it’s a question I’ve heard used many times in fiction workshops to gauge the success of a narrative. As a writing instructor, I’ve posed a similar question to composition students by asking, “How would you summarize this?”
Provided with two stylistically different pieces of short fiction—Raymond Carver’s “Popular Mechanics,” and “Sleeping Bear Lament” by David Means—I’ll ask students to write individually and then to produce a class summary for each text. Students dispatch “Popular Mechanics” with ease. They are in agreement as to the events of the piece, as well as to what details are key to its summary. Based on their work, here is how Carver’s story could be re-told: A man is preparing to leave home. As he fills a suitcase, he and his wife fight. The man intends to pack a framed picture of their baby, but the wife takes the photograph and refuses to return it. In retaliation, the man says he’s going to take the baby with him. The wife, now holding the child, will not allow the man to do so. The fight between the man and the wife escalates, becoming physical. Enraged, each parent, using their full strength, pulls on one of the baby’s arms.
A class summary of “Sleeping Bear Lament” is not so easy a task to complete. This is, in part, because Means’s story lacks a linear narrative that would lend itself to summation. Rather than a series of causal events—each leading to the next, building to climax—“Sleeping Bear Lament” has a fractured plot line, leaping backward and forward through time. Movement is motivated by sensation and emotion—the grit of sand underfoot or a moment of embarrassment—that hurdles the reader into the narrator’s childhood or far into his future. It is a story more reliant on thematic connections rather than step-stair relationships between events. In Means’s story, plot is secondary to voice, style, and form.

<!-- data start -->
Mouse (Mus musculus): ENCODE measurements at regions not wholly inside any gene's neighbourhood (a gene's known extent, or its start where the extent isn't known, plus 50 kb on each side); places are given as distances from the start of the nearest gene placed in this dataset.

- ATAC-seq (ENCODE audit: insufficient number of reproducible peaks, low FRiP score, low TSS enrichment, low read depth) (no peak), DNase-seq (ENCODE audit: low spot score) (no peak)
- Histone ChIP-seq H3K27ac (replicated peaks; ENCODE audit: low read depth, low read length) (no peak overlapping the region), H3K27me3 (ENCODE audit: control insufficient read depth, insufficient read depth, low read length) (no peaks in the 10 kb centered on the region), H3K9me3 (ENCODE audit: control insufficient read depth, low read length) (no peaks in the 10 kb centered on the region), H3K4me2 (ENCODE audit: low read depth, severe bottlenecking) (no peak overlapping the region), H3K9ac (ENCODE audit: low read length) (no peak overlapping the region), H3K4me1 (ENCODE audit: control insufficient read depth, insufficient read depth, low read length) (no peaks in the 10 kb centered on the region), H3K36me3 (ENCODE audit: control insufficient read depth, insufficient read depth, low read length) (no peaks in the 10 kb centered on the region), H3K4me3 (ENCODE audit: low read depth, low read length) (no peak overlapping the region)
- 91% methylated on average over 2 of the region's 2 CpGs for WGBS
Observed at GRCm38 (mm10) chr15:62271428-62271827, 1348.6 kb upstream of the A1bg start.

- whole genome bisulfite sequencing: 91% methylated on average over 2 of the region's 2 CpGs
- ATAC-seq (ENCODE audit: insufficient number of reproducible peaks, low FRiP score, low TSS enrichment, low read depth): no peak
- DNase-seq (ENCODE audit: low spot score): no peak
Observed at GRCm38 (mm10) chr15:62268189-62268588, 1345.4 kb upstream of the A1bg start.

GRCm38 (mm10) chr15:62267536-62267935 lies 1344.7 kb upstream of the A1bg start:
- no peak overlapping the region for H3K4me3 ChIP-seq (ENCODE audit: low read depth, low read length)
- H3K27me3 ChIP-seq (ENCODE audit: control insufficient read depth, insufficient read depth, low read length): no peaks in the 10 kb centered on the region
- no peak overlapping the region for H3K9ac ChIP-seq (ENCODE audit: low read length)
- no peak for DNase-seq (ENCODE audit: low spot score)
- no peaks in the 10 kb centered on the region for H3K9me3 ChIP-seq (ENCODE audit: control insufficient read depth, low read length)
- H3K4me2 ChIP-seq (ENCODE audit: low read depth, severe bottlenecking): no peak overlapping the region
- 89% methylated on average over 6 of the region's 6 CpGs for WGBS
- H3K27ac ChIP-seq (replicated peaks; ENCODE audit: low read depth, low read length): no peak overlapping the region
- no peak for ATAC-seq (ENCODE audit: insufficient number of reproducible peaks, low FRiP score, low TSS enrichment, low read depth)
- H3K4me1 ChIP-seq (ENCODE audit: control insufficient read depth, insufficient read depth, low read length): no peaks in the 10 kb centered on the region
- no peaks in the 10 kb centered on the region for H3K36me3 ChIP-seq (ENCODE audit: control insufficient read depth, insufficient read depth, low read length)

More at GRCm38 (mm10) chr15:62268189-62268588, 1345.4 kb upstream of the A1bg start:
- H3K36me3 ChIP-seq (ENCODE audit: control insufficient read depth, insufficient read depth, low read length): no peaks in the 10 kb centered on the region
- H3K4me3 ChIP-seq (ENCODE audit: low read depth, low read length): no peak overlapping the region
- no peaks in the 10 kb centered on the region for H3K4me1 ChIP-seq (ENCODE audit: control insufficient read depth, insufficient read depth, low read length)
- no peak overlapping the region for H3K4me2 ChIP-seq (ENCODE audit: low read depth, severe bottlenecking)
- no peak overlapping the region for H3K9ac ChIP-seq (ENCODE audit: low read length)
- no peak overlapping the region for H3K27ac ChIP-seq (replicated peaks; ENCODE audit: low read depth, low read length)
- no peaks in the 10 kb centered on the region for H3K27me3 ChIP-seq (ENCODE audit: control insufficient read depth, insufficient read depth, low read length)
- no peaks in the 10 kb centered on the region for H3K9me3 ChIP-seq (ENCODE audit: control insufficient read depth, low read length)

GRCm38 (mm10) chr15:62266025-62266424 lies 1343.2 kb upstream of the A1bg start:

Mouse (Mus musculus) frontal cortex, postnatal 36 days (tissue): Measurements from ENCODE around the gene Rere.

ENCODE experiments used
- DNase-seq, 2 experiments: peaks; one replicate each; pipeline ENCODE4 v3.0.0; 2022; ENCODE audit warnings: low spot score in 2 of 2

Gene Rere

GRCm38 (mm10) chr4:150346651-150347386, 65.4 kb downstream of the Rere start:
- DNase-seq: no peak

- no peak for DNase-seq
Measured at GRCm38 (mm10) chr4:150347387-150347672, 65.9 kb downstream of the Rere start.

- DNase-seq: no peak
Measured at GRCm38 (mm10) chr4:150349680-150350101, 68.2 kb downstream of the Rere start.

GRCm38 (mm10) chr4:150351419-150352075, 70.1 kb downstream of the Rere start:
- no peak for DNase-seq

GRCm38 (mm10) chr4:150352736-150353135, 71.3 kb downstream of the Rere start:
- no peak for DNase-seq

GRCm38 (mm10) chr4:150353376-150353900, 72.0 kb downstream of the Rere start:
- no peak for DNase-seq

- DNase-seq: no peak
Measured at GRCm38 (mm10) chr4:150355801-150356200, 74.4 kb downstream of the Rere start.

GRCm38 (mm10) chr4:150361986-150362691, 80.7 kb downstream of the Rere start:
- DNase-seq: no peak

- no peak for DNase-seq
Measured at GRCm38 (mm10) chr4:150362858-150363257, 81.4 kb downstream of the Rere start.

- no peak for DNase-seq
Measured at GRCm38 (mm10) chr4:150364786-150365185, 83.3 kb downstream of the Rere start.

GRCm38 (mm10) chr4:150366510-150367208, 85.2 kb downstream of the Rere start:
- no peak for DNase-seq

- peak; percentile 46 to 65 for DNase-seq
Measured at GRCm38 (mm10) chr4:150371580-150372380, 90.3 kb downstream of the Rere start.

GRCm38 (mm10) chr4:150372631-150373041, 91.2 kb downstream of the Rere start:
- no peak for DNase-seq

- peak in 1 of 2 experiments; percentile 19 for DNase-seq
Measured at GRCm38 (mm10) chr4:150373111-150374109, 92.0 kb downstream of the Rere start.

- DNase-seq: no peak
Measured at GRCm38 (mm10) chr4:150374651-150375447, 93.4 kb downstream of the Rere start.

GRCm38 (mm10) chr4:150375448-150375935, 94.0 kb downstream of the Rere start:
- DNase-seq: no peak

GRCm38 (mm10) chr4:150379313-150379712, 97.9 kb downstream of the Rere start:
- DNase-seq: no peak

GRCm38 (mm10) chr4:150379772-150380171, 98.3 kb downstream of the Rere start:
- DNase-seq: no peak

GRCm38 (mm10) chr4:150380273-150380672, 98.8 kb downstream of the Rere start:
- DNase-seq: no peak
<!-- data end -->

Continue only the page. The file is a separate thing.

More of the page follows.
“Sleeping Bear Lament” requires students to interpret and analyze in a way that differs from work they have previously done with “Popular Mechanics.” As a group, they frequently discover that they are unable to agree on a summary. For some readers the story is about class issues, others see it as a reflection on masculinity, others as an exploration of the corrosive nature of guilt; but regardless of the narrative strains identified, their discussion focuses on ideas, concepts, and themes rather than on what happens next, and next—and students revel in their individual experiences of engaging the text. To analyze a story (or any text, really) only through plot analysis can be limiting and may sacrifice attendance to other aspects of the piece that are just as important, if not more essential, to its success.
— Jenny Hanning